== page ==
British finance minister vows to restore confidence in financial markets By Reuters

© Reuters. In this photo on Saturday, British Chancellor of the Exchequer Jeremy Hunt in an interview with the BBC on October 15, 2022. REUTERS/Henry Nichols

Written by William James and William Schomberg

LONDON (Reuters) – New Chancellor of the Exchequer Jeremy Hunt has pledged to restore Britain’s economic credibility by holding every penny of government tax and spending plans to account.

Prime Minister Liz Truss Hunt appointed Friday in a bid to salvage her leadership as confidence in her ability to lead the country dried up within her Conservative Party and in international financial markets.

Investors have sold off British government debt since September 23, when Hunt’s predecessor, Quasi Quarting, announced a series of unfunded tax cuts.

The repercussions forced the Bank of England to intervene urgently to protect pension funds and raise the cost of mortgages, which worsened the economic situation of the British.

“No government can control the markets,” Hunt told BBC television in an interview broadcast on Sunday. “There’s one thing we can do and that’s what I’m going to do, which is show the markets, the world, and actually the people watching us at home, we can calculate every penny of our tax plans right.” and expenses. . ”

The British economy is at risk of slipping into recession as the Bank of England raises interest rates to control rising inflation. Bank of England Governor Andrew Bailey said on Saturday that he believes a rate hike will be necessary in early November.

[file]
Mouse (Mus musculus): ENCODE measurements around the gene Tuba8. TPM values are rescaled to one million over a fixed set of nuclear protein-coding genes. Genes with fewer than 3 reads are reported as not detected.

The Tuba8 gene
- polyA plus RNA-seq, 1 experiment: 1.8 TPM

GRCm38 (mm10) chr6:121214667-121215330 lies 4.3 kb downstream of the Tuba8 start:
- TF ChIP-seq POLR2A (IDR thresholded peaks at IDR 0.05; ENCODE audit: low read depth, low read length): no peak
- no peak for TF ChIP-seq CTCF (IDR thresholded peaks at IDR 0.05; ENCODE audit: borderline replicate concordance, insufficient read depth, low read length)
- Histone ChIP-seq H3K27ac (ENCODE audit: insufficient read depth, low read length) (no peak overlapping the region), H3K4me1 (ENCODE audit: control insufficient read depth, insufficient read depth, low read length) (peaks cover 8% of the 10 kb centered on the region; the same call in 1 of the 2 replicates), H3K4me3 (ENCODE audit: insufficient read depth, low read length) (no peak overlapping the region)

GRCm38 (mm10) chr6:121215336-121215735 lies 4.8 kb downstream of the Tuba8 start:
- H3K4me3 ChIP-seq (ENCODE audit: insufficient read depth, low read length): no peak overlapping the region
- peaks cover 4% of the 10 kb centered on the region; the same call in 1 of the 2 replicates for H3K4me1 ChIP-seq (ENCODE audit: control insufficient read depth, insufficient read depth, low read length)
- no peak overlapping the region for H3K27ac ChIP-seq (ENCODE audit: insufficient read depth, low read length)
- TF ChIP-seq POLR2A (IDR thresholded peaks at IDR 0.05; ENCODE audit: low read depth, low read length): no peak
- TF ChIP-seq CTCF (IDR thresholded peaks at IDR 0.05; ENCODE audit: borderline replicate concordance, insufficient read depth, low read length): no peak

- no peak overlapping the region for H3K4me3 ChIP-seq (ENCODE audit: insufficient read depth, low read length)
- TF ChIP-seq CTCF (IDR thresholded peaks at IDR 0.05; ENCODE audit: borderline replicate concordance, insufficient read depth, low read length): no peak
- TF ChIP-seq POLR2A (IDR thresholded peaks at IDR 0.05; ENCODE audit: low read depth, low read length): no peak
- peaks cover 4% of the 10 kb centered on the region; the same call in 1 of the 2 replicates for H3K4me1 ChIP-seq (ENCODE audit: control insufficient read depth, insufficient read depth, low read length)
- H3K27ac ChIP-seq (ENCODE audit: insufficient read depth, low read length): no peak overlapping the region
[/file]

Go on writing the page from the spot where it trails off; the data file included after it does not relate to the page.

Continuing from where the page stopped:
Truss sacked Kwarteng on Friday and dropped the standard parts of the show that they had agreed together.

See also  Iberia sets its goal on discerning customers

The chaos angered the ruling party, which was already divided before Friday and far behind the opposition Labor Party in opinion polls. News of gear replacement plans abounded in the Sunday papers.

Even US President Joe Biden criticized Truss’ original economic plan as a mistake.

The Sunday Times said initial projections by the Office of Budget Responsibility showed a shortfall of 72 billion pounds ($80.42 billion) in current plans.

The newspaper also said Hunt would delay the planned lowering of the basic income tax rate. The Treasury declined to comment on the report.

Asked if he thought the financial markets would trust his plans, Hunt told the BBC: “Well, I think … for people who trade the markets, actions speak louder than words.”

(Additional reporting by Guillermo James and Guillermo Schomberg. Editing in Spanish by Javier Lira)

Aileen Morales

"Beer nerd. Food fanatic. Alcohol scholar. Tv practitioner. Writer. Troublemaker. Falls down a lot."

Leave a Reply

Your email address will not be published. Required fields are marked *

Back to top